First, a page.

It probably started when I was thirteen and read THE STAND by Stephen King. After 99% of the world is killed by a deadly virus, our survivors are faced with an even deadlier battle, in the name of evil Randall Flagg. Most of the people we grew to love and hate in the 1200 page tome (yes, I read the unabridged version) also die. The ending is happy(ish.) Bittersweet, but Stu and Frannie (and Frannie’s baby) survive. They defeat evil and begin to rebuild.
Epic storytelling generally involves high fantasy, but after reading the Lord of the Rings trilogy in high school, I haven’t been a fan of fantasy. I loved the story, but there was a lot of other stuff that made me skim lots and lots of pages. My 17 year old daughter read the first two books of the Game of Thrones series and she enjoyed them, but said she was finding herself skimming a lot as well, even though she was worried she’d miss something. So we are watching the Games of Throne series this summer to get caught up because from what my daughter has heard, it’s as good as the books without the boring parts.
I understand the need for storytellers who have to build a world to incorporate scenes, chapters and even hundreds of pages of histories and events, and there is a large groups of readers who love that level of detail.
I’m not one of them.
Epic storytelling works amazingly in film, especially when there’s a franchise and storytellers can world build over time, adding layers with each movie while still making each movie a solid story.
STAR WARS came out when I was eight. I saw it in the theater and was completely in awe. This was 1977, and we hadn’t seen anything as vivid and epic and fast-paced as STAR WARS. It opened my mind to possibilities I hadn’t even known existed, let alone thought about. Not just the world of science fiction, fantasy, or alternative worlds, but the breadth of storytelling. When I was eight, I was reading Trixie Belden and Nancy Drew. STAR WARS blew me away.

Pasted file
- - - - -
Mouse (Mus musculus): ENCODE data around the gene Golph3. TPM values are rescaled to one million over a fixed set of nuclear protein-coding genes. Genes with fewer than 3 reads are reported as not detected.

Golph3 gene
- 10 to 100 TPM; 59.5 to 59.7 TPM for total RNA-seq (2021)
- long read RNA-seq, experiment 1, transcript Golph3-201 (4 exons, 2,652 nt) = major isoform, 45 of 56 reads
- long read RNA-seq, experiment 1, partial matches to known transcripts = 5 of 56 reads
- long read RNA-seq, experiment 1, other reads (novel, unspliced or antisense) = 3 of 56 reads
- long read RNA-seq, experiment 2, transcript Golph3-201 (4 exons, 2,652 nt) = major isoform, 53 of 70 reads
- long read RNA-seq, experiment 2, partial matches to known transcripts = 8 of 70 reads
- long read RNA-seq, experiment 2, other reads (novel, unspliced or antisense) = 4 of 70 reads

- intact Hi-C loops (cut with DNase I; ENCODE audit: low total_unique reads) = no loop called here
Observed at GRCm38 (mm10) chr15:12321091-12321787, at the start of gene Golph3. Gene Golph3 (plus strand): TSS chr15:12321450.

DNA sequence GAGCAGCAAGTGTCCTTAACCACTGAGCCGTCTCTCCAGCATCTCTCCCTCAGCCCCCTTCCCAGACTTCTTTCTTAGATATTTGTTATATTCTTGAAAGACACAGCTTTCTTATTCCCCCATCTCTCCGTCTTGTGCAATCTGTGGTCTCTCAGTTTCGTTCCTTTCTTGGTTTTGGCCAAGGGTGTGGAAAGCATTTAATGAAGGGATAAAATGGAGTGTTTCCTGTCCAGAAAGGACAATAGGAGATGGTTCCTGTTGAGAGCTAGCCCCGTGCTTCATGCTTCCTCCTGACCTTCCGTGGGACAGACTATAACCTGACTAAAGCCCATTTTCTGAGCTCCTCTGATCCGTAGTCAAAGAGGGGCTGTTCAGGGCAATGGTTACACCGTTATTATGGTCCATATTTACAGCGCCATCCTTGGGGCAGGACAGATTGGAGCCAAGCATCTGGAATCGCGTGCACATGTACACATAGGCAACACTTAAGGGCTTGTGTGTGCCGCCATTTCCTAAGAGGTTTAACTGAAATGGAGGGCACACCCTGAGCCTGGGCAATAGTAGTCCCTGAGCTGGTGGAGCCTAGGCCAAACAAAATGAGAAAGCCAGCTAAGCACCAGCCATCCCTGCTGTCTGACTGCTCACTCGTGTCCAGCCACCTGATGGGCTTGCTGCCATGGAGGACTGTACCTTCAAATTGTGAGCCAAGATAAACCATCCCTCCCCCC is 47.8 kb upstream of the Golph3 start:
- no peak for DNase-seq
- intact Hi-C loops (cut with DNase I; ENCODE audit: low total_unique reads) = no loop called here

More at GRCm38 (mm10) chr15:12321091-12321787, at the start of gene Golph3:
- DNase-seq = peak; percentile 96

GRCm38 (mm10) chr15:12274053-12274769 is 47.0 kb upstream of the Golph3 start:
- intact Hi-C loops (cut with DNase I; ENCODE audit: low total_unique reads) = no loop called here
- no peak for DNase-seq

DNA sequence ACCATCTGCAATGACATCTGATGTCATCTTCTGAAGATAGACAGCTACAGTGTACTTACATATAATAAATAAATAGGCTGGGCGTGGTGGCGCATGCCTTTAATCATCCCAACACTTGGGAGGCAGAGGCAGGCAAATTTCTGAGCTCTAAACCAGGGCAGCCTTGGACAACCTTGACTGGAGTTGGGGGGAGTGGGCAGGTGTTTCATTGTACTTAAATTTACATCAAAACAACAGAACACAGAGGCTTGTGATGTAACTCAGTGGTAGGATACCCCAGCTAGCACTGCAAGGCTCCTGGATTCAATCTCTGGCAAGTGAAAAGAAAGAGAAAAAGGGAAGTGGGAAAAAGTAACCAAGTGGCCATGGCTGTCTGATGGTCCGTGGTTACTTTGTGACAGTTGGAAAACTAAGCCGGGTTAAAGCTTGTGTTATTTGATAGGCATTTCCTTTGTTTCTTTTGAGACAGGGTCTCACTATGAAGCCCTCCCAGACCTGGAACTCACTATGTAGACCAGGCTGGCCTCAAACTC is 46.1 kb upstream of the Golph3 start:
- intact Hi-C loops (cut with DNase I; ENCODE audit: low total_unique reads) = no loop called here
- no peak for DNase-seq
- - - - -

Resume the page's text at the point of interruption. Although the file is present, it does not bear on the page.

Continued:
Even though George Lucas always said he had seven stories planned for the Star Wars franchise, I was disappointed when he sold the rights to Disney. I was disappointed in the second trilogy because they didn’t hold true to some of the details in the original trilogy which, to me, is perfect storytelling. The second trilogy was less than perfect. I didn’t buy into some of the characters actions and decisions. The only thing I really loved about the second trilogy was Yoda and Obi-Wan Kenobi. (But who doesn’t love Yoda?)
Yet … JJ Abrams is set to direct the seventh Star Wars movie, and I am cautiously optimistic. It’s like when I know Joss Whedon is involved in a project, I am already on board because he’s an amazing storyteller. And in the end, it’s always about the story.
One of the reasons I’m cautiously optimistic is because JJ Abrams directed the reboot of the STAR TREK franchise. (Okay, yes, I’m a nerd. Kind of obvious, isn’t it?) The first movie was good, but INTO THE DARKNESS was amazing. It was the exact kind of epic storytelling I love—action, suspense, battles (both internal and external), moral conflict, and a multi-dimensional villain. (And I didn’t love it just because Benedict Cumberbatch was the villain. Though I loved him, too!)
Much of great epic storytelling is dependent on the actors being IN character, and I think Abrams brought in an amazing cast (particularly Zachary Quinto who plays Spock—I love him in everything he does.) But because the story was there, and the actors became the characters, and I went along with the ride. J
Epic storytelling isn’t just on the big screen; quieter versions exist in television. The first season of HEROES, for example, was an epic storyline that, like King’s THE STAND, brought together disparate characters in a final battle where some became heroes, and some became villains.
I also consider the recently completed first season of THE FOLLOWING starring starring Kevin Bacon and James Purefoy to be an epic storyline. I think it was one of the best written shows on television this year—dark, suspenseful, and very well-written. There is a happy(ish) ending to the season, but then wham! The writers give us a twist. This isn’t a series you can watch just one episode—you have to go from beginning to end. It’s an over-arcing epic story told for the small screen. It gives you the depth of character that you rarely get in two hour movies – the same depth of character I see in novels like THE STAND.
What do you think? Is there a different formula for epic storytelling in books than in the movies? Do you like all the high-level detail in fantasy novels, or prefer the movies? Did you see Star Trek? Iron Man? The Avengers? Or are these high-speed adventures not your cup of tea?